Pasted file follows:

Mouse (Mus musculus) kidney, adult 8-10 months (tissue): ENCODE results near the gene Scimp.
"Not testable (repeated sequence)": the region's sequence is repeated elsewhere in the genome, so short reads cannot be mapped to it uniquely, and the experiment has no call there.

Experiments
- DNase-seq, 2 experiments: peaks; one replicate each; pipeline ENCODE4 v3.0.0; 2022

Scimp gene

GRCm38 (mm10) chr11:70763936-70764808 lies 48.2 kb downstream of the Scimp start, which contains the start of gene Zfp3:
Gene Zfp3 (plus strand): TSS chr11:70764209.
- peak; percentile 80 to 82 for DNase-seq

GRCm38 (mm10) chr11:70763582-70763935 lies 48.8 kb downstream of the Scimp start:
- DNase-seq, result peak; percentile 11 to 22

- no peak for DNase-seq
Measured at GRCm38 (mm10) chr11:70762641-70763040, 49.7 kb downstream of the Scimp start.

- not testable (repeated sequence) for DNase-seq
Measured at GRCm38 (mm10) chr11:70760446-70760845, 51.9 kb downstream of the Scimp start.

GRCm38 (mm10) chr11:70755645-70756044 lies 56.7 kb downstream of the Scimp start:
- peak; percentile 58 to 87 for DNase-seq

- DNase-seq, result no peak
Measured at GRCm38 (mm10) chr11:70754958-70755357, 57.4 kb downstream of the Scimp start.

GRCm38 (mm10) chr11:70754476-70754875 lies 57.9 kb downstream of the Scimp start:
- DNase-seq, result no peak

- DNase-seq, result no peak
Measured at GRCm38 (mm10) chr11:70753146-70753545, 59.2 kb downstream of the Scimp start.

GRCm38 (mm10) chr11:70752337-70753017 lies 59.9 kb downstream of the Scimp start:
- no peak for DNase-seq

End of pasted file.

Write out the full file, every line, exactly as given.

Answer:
Mouse (Mus musculus) kidney, adult 8-10 months (tissue): ENCODE results near the gene Scimp.
"Not testable (repeated sequence)": the region's sequence is repeated elsewhere in the genome, so short reads cannot be mapped to it uniquely, and the experiment has no call there.

Experiments
- DNase-seq, 2 experiments: peaks; one replicate each; pipeline ENCODE4 v3.0.0; 2022

Scimp gene

GRCm38 (mm10) chr11:70763936-70764808 lies 48.2 kb downstream of the Scimp start, which contains the start of gene Zfp3:
Gene Zfp3 (plus strand): TSS chr11:70764209.
- peak; percentile 80 to 82 for DNase-seq

GRCm38 (mm10) chr11:70763582-70763935 lies 48.8 kb downstream of the Scimp start:
- DNase-seq, result peak; percentile 11 to 22

- no peak for DNase-seq
Measured at GRCm38 (mm10) chr11:70762641-70763040, 49.7 kb downstream of the Scimp start.

- not testable (repeated sequence) for DNase-seq
Measured at GRCm38 (mm10) chr11:70760446-70760845, 51.9 kb downstream of the Scimp start.

GRCm38 (mm10) chr11:70755645-70756044 lies 56.7 kb downstream of the Scimp start:
- peak; percentile 58 to 87 for DNase-seq

- DNase-seq, result no peak
Measured at GRCm38 (mm10) chr11:70754958-70755357, 57.4 kb downstream of the Scimp start.

GRCm38 (mm10) chr11:70754476-70754875 lies 57.9 kb downstream of the Scimp start:
- DNase-seq, result no peak

- DNase-seq, result no peak
Measured at GRCm38 (mm10) chr11:70753146-70753545, 59.2 kb downstream of the Scimp start.

GRCm38 (mm10) chr11:70752337-70753017 lies 59.9 kb downstream of the Scimp start:
- no peak for DNase-seq